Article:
People may have the misconception that nurses only work in hospitals or doctor's offices after they receive their certification. However, this is far from true as earning a nursing degree and obtaining a nursing license opens many different doors in the world of healthcare. The leaderships skills and knowledge you have as a nurse could qualify you for a variety of non-clinical jobs.
Some nurses have a talent for finding the right nurse for the job.1 Some staffing firms hire recruiters for contract and freelance positions, which may afford you the freedom of a flexible work schedule. This role typically searches for qualified candidates and guides them through the potential hiring process.
When patients are diagnosed with chronic conditions such as diabetes or heart disease, they're often given very specific instructions in order to properly manage their own treatment. Sometimes these care instructions can be difficult to understand or follow, which is where nurse educators come into the picture. They teach patients the specifics of their treatment and help them learn to manage their conditions.2 This may help prevent life threatening complications that might arise after patients have left the direct care of a medical facility.
Certified legal nurse consultant.
Working as a legal consultant might be an excellent opportunity for those individuals who aren't interested in being employed by a hospital. A career as a consultant could be performed in a number of different environments from insurance companies to government agencies.3 These nurses specifically lend their expertise in healthcare to consult on medical-related lawsuits. Legal nurse consultants conduct research on reports and summaries of care, review medical records and find witnesses to serve on the stand. This position might require you to do comprehensive investigative work for legal teams.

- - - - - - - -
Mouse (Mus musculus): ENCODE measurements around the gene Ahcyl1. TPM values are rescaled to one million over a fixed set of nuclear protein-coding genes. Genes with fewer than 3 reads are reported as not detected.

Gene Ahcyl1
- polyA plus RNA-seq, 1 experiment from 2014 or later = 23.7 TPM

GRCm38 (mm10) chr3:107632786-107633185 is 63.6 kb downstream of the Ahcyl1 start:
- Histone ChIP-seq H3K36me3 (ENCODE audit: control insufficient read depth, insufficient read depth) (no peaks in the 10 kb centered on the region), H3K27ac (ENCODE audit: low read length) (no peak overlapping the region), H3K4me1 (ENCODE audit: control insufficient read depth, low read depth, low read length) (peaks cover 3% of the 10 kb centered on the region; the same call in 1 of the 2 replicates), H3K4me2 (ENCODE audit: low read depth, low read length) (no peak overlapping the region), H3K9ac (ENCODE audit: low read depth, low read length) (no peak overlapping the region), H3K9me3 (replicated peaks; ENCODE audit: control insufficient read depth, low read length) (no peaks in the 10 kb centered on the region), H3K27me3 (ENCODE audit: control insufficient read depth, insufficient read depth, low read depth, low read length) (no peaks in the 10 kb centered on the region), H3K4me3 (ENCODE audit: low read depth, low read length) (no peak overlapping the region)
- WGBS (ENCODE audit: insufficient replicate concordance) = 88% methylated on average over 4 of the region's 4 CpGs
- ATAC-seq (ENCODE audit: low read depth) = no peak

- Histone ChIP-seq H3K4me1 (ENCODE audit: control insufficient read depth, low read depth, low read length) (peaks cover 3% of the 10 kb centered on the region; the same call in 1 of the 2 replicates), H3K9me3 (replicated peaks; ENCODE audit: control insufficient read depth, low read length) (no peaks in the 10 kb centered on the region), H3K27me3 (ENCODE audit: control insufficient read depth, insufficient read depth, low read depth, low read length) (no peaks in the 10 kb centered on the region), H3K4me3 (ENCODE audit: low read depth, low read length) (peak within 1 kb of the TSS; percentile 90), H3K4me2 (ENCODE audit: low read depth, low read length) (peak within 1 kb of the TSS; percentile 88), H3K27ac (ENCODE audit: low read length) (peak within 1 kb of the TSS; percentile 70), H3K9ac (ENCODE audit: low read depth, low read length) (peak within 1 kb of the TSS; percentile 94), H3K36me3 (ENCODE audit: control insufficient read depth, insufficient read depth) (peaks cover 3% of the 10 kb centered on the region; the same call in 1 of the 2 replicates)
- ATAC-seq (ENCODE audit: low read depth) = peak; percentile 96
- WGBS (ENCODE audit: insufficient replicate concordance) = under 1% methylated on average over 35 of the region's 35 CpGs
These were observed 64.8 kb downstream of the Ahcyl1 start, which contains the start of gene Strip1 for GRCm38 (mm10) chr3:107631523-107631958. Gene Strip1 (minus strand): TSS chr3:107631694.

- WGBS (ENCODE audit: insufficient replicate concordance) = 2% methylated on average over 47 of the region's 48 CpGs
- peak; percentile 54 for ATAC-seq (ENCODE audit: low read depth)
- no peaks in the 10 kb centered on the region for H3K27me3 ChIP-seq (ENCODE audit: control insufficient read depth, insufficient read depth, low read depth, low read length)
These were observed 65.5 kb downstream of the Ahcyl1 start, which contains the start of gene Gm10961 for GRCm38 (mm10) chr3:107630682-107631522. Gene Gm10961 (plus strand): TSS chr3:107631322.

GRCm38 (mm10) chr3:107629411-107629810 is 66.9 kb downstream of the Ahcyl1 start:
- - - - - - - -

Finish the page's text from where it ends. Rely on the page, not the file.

Moving beyond clinical services, nurses may also find careers in healthcare management at medical facilities. These positions may take on a management-oriented role with the administrator, helping with drafting and enacting policies, scheduling meetings and appointments, planning for treatments and also budgeting the facility's expenses.
The knowledge that nurses gain about best medical practices, treatment plans, diagnoses, pharmaceuticals and disease is very valuable. Because of this, many nurses contribute their experience and education with clinical topics to the world of textbooks and medical writing. Exams and reports for facilities may require extreme detail and specificity that might only be obtained through extensive understanding of medicine. Nurses may also be employed by companies that design advertisements and web articles about healthcare.
Medical device sales & manufacturing.
The device industry can be complex for non-medical individuals to navigate. Without the understanding of the many intricacies of healthcare, a salesperson wouldn't have much success getting facilities to purchase their products. That’s why nurses can be ideal candidates for selling devices to hospitals and other practices. Additionally, nurses can find work in the manufacturing side of medical equipment companies.4 Their understanding of equipment and supplies may allow them the opportunity to test and help manufacture products for clinical nurses to use around the country.